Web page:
Most any comedian has a story about the weirdest gig he or she has ever performed, whether it’s telling jokes in a bowling alley, a miniature golf course or a laser tag facility. But when asked about the oddest place she’s ever done stand up, Crystal Parker replies, “A funeral.”
It was 2009, and Parker was attending a wake to pay her respects to an acquaintance’s husband who had just passed away. She was sitting in a pew at the funeral home when the widow came up to thank her for attending. Then the widow asked Parker to get up and tell a few jokes.
“She said her husband was not a traditional guy, and he would have loved to have a comedian at his wake,” says Parker. “I sat there thinking, ‘How am I going to do comedy standing next to a casket?’ All I could say was, ‘Yes, I guess,’” she laughs. “You never want to tell anyone, ‘No’ in their time of sorrow.”
So Parker went to the front of the room, took up a microphone, and standing in front of an open casket, she told jokes for the next 10 minutes.
“I gave a disclaimer, saying his wife asked me to perform. You could see a couple people were bewildered, but other people were nodding their heads because they knew he would have liked it. It brought a relief across the room,” she says.
Parker, who lives in Oak Park, began performing stand up comedy in 2004. Like most comedians, she was a class clown with a knack for making people laugh, and she had always considered doing stand up. That year she heard about an open audition for comedians that was happening in Los Angeles, and she bought a plane ticket out to the West Coast. So many hopefuls had come to audition that Parker had to wait in line for four hours before her turn came to audition. Each comedian was given a few minutes onstage to perform, and afterward was told they would be contacted if the producer of the show was interested. Parker never heard back.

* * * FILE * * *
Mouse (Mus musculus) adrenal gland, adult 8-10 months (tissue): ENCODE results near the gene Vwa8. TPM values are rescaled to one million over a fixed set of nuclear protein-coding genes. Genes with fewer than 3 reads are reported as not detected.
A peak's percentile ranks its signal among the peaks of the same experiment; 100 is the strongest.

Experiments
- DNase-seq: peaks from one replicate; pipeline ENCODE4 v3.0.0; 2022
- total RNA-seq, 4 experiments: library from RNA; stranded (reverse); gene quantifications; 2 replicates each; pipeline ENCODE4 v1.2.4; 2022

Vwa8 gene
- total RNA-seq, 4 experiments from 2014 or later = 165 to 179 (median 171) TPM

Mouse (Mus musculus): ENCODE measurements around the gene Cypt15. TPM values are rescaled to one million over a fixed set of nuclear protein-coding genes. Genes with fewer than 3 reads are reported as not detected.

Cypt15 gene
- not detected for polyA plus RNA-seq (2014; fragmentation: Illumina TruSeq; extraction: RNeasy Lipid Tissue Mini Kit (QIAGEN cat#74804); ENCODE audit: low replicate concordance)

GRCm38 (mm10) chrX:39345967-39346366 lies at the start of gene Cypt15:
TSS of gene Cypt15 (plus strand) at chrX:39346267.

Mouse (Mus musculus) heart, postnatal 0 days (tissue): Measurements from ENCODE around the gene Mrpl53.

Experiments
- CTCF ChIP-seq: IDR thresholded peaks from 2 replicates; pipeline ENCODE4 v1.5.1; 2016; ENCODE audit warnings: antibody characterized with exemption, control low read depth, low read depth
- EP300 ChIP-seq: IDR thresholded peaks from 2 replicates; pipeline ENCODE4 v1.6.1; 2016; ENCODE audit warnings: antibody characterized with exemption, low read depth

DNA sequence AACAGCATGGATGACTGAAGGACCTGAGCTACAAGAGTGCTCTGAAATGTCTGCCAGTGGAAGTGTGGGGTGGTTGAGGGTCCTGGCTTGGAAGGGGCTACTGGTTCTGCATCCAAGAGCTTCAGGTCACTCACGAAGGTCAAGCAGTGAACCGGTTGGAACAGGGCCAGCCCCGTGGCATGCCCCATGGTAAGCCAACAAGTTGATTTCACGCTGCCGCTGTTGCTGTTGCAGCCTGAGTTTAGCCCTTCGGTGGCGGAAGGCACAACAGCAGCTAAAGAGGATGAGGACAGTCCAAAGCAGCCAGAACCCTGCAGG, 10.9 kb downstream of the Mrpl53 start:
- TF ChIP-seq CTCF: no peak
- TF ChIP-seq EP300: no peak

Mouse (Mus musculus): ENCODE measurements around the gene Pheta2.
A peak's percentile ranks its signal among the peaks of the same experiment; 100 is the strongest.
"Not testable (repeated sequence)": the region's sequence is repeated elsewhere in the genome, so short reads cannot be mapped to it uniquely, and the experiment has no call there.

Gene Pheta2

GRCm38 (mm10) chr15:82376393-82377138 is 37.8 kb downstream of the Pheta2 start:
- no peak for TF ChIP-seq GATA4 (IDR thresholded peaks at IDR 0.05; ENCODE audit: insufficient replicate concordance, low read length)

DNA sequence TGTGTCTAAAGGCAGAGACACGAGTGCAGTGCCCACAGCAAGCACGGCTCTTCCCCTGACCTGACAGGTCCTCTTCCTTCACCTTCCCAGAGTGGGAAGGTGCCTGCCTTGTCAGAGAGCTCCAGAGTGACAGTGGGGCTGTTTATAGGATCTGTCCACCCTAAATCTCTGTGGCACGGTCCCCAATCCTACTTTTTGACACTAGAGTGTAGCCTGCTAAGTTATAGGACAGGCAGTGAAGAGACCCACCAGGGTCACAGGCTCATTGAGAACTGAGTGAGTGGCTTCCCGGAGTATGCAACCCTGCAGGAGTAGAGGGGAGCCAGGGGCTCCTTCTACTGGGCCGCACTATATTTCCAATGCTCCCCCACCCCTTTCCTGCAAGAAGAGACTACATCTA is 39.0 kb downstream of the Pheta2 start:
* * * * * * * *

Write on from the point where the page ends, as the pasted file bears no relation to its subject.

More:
Even though she didn’t win a spot in the show, that first experience in front of an audience sparked a comedic career. “Being onstage, I felt something,” she says. “It just felt right. It (not winning) didn’t deter me because I knew I had something.”
When she got back to Detroit she performed at an open mic night at Mark Ridley’s Comedy Castle, and she got big laughs. For the next year she performed at as many open mics as possible, eventually landing paying gigs. Then in 2005, only a year after her first time on a stage, Parker won a contest to open the Bad Boys of Comedy show at the Fox Theatre. She’s been performing ever since.
Among her influences, the 43 year old Parker counts some of the dirtiest mouths in comedic history: Redd Fox, Eddie Murphy, George Carlin and Richard Pryor among others. It’s an interesting list considering Parker only tells clean jokes. “I’ve never once cursed onstage in 10 years,” she says. “I’ve said some things offstage, but…
“Each of those guys had their own voice,” she says. “Richard Pryor talked about his own life experiences, he opened himself up onstage. Eddie Murphy talked about things that nobody brought up. I want to say things that nobody talks about. I don’t want to do the common female jokes about your monthly cycle and not being able to find a boyfriend.”
Parker says she gleans most of her material from everyday conversations. “You start with things you say that make a person bust out laughing. But you have to change it so it works for a whole audience and not just your friend.”
In addition to performing stand up, Parker founded and runs a non-profit foundation that raises money for children in need. It is called, Learning and Understanding God’s Help,